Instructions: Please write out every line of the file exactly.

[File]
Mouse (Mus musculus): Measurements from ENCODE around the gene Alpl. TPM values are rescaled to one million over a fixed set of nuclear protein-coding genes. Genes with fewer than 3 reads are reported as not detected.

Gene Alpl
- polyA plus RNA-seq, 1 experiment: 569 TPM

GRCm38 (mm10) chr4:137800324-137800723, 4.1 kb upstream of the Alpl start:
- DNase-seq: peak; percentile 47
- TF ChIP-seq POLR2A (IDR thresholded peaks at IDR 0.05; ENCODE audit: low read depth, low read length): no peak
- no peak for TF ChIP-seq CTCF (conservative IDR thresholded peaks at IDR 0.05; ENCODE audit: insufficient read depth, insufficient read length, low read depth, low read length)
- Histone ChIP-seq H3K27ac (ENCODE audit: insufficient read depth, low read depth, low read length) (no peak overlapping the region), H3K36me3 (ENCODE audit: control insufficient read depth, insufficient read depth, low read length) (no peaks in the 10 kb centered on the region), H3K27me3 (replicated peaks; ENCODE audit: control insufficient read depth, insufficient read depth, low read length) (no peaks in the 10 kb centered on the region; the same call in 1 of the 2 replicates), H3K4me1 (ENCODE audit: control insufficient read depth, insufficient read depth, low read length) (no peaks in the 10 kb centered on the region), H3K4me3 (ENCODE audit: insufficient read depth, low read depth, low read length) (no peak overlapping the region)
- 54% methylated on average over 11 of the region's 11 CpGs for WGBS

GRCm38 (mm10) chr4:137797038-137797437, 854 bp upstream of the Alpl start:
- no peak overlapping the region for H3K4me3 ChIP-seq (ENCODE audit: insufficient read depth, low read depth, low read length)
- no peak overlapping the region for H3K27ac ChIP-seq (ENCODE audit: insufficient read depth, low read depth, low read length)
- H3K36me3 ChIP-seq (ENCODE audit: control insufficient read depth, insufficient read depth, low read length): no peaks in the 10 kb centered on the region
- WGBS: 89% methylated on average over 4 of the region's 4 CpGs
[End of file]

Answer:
Mouse (Mus musculus): Measurements from ENCODE around the gene Alpl. TPM values are rescaled to one million over a fixed set of nuclear protein-coding genes. Genes with fewer than 3 reads are reported as not detected.

Gene Alpl
- polyA plus RNA-seq, 1 experiment: 569 TPM

GRCm38 (mm10) chr4:137800324-137800723, 4.1 kb upstream of the Alpl start:
- DNase-seq: peak; percentile 47
- TF ChIP-seq POLR2A (IDR thresholded peaks at IDR 0.05; ENCODE audit: low read depth, low read length): no peak
- no peak for TF ChIP-seq CTCF (conservative IDR thresholded peaks at IDR 0.05; ENCODE audit: insufficient read depth, insufficient read length, low read depth, low read length)
- Histone ChIP-seq H3K27ac (ENCODE audit: insufficient read depth, low read depth, low read length) (no peak overlapping the region), H3K36me3 (ENCODE audit: control insufficient read depth, insufficient read depth, low read length) (no peaks in the 10 kb centered on the region), H3K27me3 (replicated peaks; ENCODE audit: control insufficient read depth, insufficient read depth, low read length) (no peaks in the 10 kb centered on the region; the same call in 1 of the 2 replicates), H3K4me1 (ENCODE audit: control insufficient read depth, insufficient read depth, low read length) (no peaks in the 10 kb centered on the region), H3K4me3 (ENCODE audit: insufficient read depth, low read depth, low read length) (no peak overlapping the region)
- 54% methylated on average over 11 of the region's 11 CpGs for WGBS

GRCm38 (mm10) chr4:137797038-137797437, 854 bp upstream of the Alpl start:
- no peak overlapping the region for H3K4me3 ChIP-seq (ENCODE audit: insufficient read depth, low read depth, low read length)
- no peak overlapping the region for H3K27ac ChIP-seq (ENCODE audit: insufficient read depth, low read depth, low read length)
- H3K36me3 ChIP-seq (ENCODE audit: control insufficient read depth, insufficient read depth, low read length): no peaks in the 10 kb centered on the region
- WGBS: 89% methylated on average over 4 of the region's 4 CpGs